Arup SenGupta gives an acceptance speech after receiving TechAwards’ Intel Environmental Award from Stuart Pann, corporate vice president of Intel Corp.
Arup SenGupta, recipient of many honors for his efforts to remove arsenic from drinking water, has added a major award for his more recent fight against fluoride contamination.
On Nov. 15, at the Santa Clara Convention Center in California, SenGupta won a prize from TechAwards, a nonprofit organization founded by multinational corporations in Silicon Valley. The awards ceremony was attended by 1,400 people.
SenGupta, the P.C. Rossin Professor of civil and environmental engineering and also of chemical engineering, won the Intel Environmental Award, one of six 2012 Tech Laureate grand prizes awarded by TechAwards. The award carries a cash prize of $75,000.
TechAwards recognized SenGupta for using technology to transform a water crisis into an economic enterprise. Nearly 500 million people in Africa and Asia drink groundwater with excessive amounts of fluoride. Such contamination has been associated with dental problems, joint pain, limb deformities and other ills.
Tech Awards annually honors entrepreneurs and innovators who apply technology to solve global problems. Awards are given in six categories: Education, Environment, Health, Energy, Economic Development and Young Innovators. More than 700 nominations from over 60 countries were submitted this year.
SenGupta has donated his prize money to the Tagore-SenGupta Foundation (T-S), an organization he started with his students, which supports community projects related to clean water, sanitation and education.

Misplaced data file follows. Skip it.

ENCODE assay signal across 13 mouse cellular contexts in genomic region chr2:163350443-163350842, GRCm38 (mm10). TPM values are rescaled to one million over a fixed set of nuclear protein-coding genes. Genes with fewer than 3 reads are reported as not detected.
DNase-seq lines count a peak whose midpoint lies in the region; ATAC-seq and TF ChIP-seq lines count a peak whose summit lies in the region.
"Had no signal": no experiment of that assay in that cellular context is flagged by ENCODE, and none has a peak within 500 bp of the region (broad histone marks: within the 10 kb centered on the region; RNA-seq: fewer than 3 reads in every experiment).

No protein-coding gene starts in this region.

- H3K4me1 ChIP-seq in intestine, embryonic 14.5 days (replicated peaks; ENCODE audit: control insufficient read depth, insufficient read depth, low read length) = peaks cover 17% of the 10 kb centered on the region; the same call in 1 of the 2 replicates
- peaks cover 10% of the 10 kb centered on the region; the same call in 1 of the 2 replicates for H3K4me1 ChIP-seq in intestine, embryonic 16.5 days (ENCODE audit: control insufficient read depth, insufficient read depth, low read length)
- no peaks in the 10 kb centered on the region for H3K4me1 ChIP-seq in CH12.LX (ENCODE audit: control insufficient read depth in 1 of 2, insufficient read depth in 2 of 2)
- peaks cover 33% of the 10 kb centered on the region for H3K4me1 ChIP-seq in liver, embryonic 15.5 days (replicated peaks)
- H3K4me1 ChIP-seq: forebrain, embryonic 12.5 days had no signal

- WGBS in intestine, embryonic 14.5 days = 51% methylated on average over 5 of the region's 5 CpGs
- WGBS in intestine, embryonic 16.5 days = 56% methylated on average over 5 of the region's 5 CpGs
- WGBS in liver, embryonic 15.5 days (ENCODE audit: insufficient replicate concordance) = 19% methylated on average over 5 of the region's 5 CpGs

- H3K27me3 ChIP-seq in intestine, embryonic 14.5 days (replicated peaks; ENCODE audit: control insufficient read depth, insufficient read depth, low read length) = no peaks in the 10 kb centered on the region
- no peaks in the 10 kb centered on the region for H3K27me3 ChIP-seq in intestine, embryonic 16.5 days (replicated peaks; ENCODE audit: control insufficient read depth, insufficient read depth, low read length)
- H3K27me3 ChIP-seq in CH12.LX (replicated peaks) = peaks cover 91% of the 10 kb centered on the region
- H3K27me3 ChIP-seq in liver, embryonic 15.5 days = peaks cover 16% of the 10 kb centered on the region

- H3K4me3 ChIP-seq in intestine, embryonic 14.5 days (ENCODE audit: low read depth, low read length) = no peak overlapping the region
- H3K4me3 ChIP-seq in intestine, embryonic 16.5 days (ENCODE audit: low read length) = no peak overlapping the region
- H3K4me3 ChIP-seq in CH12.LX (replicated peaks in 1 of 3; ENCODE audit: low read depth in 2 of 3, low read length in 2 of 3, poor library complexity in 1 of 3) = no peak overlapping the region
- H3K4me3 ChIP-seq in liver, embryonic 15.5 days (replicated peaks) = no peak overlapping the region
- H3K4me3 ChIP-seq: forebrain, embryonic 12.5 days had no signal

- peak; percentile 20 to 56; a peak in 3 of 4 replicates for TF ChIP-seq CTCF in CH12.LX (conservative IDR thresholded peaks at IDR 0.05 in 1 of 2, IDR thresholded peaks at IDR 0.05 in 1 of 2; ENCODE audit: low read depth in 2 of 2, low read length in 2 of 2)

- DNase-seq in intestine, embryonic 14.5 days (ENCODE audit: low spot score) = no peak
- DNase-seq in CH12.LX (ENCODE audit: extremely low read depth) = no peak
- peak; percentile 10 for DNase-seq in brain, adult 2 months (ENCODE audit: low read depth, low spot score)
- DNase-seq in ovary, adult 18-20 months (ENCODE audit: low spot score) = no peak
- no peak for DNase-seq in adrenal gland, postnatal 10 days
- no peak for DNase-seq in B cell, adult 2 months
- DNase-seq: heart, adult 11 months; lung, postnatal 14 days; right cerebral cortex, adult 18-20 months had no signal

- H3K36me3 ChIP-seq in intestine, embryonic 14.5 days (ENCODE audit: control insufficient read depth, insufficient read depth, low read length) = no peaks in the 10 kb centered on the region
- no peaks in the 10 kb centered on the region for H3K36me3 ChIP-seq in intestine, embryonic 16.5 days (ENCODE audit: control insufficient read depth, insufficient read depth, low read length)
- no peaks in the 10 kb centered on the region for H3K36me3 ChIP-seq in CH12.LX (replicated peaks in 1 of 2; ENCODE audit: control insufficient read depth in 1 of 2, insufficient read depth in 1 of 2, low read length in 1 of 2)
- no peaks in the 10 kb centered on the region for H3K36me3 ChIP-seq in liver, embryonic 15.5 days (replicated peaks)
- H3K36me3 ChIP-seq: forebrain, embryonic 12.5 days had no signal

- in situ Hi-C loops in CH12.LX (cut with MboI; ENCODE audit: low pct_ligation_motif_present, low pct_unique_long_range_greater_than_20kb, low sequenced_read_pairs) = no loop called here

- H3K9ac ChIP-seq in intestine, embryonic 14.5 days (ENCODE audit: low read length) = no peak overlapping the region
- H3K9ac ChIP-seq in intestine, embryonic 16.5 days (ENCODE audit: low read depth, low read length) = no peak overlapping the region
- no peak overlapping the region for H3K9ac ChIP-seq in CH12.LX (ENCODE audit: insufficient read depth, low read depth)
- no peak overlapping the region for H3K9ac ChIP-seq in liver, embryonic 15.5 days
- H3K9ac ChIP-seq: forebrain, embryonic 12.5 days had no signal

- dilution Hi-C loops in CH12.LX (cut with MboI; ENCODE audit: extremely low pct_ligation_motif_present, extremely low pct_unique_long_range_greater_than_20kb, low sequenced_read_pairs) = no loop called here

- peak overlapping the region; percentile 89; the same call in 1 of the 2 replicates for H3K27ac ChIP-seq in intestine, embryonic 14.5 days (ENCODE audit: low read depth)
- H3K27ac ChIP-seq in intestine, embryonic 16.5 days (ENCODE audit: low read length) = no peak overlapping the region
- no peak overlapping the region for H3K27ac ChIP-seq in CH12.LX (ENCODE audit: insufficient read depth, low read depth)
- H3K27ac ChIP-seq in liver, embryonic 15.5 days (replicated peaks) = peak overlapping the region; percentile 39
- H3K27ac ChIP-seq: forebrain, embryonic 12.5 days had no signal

In 2011, T-S won the 2011 Reed Elsevier Environmental Challenge, an international contest that aims to improve people’s access to safe and sustainable water.
Reed Elsevier cited SenGupta and his group for their efforts to install in Cambodian villages and schools a system that removes arsenic from groundwater. Developed by SenGupta and his students over the past 16 years, the system—the world’s first reusable arsenic-selective adsorbent—is now being used in seven different countries.
Through the Tagore-SenGupta Foundation, SenGupta and his students will use the TechAwards prize to conduct field tests of fluoride mitigation technology that the group developed at Lehigh.
Earlier this year, with the support of a Fulbright Environmental Leadership Award, SenGupta spent six months at the Indian Institute of Science in Bangalore, India.
SenGupta and Surapol Padungthon, a Ph.D. candidate in environmental engineering, have developed an adsorbent that is capable of removing both arsenic and fluoride.
The Fulbright award, titled the Fulbright-Nehru Grant, enabled SenGupta to work with scientists and engineers in India to streamline the development of the adsorbent through laboratory and field work in areas of India whose groundwater is contaminated with fluoride or arsenic.